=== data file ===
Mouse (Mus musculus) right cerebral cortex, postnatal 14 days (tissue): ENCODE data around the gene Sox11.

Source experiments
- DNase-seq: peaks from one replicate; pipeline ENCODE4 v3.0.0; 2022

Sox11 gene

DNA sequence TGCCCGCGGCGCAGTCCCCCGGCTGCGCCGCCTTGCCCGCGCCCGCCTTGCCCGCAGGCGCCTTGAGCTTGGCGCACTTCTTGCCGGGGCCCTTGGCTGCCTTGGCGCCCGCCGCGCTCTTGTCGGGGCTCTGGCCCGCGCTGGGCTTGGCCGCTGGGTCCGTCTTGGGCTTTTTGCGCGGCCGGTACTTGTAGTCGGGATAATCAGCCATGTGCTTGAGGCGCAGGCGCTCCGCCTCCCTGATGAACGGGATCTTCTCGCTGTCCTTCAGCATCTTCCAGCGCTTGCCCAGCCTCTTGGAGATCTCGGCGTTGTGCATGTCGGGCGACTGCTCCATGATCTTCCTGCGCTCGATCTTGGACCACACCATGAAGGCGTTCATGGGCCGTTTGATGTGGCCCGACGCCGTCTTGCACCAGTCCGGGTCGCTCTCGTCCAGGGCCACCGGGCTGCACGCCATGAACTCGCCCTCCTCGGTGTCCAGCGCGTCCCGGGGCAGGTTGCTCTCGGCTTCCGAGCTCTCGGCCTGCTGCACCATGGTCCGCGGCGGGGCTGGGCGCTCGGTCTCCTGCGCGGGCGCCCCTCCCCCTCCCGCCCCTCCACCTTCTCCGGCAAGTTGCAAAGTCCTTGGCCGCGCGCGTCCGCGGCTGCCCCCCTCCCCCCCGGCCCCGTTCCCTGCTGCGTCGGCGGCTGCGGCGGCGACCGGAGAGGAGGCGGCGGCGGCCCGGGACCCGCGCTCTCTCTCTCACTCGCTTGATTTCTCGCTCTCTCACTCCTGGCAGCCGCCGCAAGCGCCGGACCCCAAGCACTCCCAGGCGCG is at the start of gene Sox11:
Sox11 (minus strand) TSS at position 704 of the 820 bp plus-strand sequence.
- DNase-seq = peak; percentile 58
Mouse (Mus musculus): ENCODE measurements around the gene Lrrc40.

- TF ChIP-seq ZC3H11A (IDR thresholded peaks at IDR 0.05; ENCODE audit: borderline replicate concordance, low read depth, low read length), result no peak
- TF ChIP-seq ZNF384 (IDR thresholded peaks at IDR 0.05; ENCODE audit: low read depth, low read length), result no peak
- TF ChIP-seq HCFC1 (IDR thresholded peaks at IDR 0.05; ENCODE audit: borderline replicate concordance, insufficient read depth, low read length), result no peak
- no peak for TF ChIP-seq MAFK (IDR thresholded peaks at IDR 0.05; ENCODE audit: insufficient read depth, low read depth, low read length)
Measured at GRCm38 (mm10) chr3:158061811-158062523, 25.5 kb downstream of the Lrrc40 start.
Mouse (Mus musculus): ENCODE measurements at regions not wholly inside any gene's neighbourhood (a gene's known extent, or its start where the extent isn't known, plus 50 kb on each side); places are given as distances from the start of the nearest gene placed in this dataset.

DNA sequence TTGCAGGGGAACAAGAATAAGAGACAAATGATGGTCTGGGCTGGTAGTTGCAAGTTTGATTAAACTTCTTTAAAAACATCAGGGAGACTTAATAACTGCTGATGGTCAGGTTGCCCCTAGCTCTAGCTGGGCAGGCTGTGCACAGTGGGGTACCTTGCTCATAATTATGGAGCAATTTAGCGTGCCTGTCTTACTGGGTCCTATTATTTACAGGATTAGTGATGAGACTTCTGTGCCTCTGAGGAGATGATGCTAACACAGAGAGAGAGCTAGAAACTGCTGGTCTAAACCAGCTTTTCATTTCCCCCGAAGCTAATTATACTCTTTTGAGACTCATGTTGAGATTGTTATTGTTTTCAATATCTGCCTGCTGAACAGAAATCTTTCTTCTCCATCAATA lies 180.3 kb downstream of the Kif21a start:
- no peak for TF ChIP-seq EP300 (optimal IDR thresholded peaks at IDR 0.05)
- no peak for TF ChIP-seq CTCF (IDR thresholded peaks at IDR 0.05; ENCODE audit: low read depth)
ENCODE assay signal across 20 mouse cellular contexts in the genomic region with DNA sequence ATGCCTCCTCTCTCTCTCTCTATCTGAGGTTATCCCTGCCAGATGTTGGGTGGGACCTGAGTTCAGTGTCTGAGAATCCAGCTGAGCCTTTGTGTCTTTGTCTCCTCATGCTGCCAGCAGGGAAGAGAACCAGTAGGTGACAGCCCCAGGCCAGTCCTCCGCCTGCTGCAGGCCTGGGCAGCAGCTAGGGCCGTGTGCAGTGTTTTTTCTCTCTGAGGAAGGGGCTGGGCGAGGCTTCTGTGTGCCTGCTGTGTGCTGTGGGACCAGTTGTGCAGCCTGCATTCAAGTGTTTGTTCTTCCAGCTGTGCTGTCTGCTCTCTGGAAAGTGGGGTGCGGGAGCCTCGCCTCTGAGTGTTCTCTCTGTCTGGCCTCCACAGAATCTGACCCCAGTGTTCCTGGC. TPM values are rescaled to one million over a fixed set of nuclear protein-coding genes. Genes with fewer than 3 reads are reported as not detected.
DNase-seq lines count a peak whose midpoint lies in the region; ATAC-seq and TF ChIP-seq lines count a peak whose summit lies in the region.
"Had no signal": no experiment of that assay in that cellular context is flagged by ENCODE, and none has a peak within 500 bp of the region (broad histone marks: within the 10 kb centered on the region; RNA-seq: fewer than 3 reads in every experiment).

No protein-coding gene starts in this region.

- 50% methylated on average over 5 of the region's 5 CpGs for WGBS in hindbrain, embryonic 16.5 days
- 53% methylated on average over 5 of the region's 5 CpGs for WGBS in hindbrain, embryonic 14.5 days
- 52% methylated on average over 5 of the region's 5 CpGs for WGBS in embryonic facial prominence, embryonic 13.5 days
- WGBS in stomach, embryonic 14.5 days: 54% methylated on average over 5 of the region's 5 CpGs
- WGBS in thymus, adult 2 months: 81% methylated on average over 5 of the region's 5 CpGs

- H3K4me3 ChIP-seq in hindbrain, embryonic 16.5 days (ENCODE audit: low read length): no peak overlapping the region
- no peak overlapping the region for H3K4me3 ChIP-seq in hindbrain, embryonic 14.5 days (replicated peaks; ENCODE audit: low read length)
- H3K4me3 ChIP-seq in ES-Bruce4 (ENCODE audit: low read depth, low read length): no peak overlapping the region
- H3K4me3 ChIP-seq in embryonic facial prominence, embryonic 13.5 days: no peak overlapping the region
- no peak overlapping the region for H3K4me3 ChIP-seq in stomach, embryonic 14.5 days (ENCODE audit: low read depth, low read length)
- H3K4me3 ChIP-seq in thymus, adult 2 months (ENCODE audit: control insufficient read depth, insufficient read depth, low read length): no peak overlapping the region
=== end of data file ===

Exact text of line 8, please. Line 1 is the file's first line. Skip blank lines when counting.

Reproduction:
Mouse (Mus musculus): ENCODE measurements around the gene Lrrc40.